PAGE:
Carpenter testified that the ADFS's definition of an instrument is a device that records, measures, or controls; that a modem does not record, measure, or control; that the addition of a modem does not affect the definition of an instrument; that the ADFS determined that the change between the Draeger Alcotest 7110 MK III and the Draeger Alcotest 7110 MK IIIC was innocuous and that it did not change the analytical capabilities of the instrument; and that the ADFS did not add the designation “C” in its rules so that the rules would be flexible enough to allow for future non-analytical variations to the Draeger Alcotest 7110 MK III without necessitating a change to the rules and regulations. He also testified that the ADFS had analyzed the Draeger Alcotest 7110 MK III machines; that it never purchased any Draeger Alcotest 7110 MK III machines; that all of the machines purchased in Alabama were Draeger Alcotest 7110 MK IIIC; that instrument operators would have been trained on Draeger Alcotest 7110 MK IIIC machines; that the Draeger Alcotest 7110 MK IIIC is the functional equivalent of the Draeger Alcotest 7110 MK III; and that there would not be a difference between training operators on the 7110 MK III and the 7110 MK IIIC. He further testified that the ADFS felt that it properly designated the instrument as the 7110 MK III because that is the analytical platform that they approved and because the difference in the “C” version was not analytical in nature.
Finally, Carpenter testified that the ADFS uses the modem on the Draeger Alcotest 7110 MK IIIC to telephone the instrument and download data that has been collected by the instrument; that it uses that data to review the accuracy of the instrument; that a Draeger Alcotest 7110 MK III would collect the same data; that the only difference would be that someone would have to physically go to the location of the Draeger Alcotest 7110 MK III instrument to download the data; that the modem is not active unless the ADFS telephones the instrument; that the modem is not critical to the analytical function of the machine; and that the modem is critical only to the administrative process of retrieving data from the machine in a timely fashion.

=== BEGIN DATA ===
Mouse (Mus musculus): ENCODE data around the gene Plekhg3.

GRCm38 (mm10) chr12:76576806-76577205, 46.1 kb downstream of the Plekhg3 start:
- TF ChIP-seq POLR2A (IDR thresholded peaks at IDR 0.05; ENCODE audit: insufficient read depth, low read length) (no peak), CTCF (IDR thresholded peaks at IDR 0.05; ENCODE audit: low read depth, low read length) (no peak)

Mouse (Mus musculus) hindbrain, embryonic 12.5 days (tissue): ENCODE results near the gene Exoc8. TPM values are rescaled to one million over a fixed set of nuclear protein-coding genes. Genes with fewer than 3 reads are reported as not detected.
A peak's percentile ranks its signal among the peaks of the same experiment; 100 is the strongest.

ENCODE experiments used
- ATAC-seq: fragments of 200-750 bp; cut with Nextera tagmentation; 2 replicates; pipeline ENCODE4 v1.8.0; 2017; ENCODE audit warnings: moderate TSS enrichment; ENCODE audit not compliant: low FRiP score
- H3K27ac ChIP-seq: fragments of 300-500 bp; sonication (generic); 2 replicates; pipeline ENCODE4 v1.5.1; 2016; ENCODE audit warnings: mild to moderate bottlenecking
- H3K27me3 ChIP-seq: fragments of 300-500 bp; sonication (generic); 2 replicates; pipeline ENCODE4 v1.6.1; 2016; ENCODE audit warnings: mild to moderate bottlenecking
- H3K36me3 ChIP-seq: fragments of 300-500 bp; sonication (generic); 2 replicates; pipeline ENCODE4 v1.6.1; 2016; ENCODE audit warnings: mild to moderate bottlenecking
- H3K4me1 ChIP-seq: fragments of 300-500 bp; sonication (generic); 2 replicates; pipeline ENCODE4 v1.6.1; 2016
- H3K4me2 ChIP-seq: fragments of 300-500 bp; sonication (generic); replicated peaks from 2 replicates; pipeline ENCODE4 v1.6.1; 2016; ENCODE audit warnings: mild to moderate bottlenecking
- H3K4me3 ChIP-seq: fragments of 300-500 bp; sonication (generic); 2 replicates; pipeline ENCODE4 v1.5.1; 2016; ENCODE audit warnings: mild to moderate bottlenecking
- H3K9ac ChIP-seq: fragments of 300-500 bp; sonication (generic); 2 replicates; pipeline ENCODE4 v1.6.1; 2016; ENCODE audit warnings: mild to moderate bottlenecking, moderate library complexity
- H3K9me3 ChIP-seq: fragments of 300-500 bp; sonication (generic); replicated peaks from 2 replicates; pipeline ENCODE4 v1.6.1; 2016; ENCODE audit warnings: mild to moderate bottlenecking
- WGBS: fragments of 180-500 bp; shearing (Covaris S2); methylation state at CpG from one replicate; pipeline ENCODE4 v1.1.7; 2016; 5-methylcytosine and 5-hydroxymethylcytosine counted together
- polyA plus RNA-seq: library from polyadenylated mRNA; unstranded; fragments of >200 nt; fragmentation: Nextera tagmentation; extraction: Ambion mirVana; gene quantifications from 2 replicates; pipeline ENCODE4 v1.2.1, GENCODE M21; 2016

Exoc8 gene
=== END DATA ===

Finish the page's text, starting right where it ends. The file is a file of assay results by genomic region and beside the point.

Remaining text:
Based on the evidence presented, we conclude that the Draeger Alcotest 7110 MK III and the Draeger Alcotest 7110 MK IIIC are the same instrument for the purpose of analyzing breath samples. Therefore, the circuit court properly allowed the State to establish the admissibility of the breath test results pursuant to the statutory predicate set forth in § 32-5A-194, Ala.Code 1975.
The appellant also argues that the circuit court erroneously admitted into evidence the Florence Municipal Ordinance that designates the Draeger Alcotest 7110 MK III as the machine to be used for breath test analyses. However, he did not reserve the right to raise this argument on appeal.2 Therefore, it is not properly before this court. See Rule 14.4(a)(1)(viii), Ala. R.Crim. P.
For the above-stated reasons, we affirm the circuit court's judgment.
1. The circuit court adopted the evidence about this issue that had been presented in another case and its ruling in that other case.
2. In fact, during the guilty plea proceedings, defense counsel stated that he had previously introduced a copy of that ordinance and requested that that ordinance be made a part of the record.
McMILLAN, P.J., and SHAW and WISE, JJ., concur; COBB, J., concurs in the result.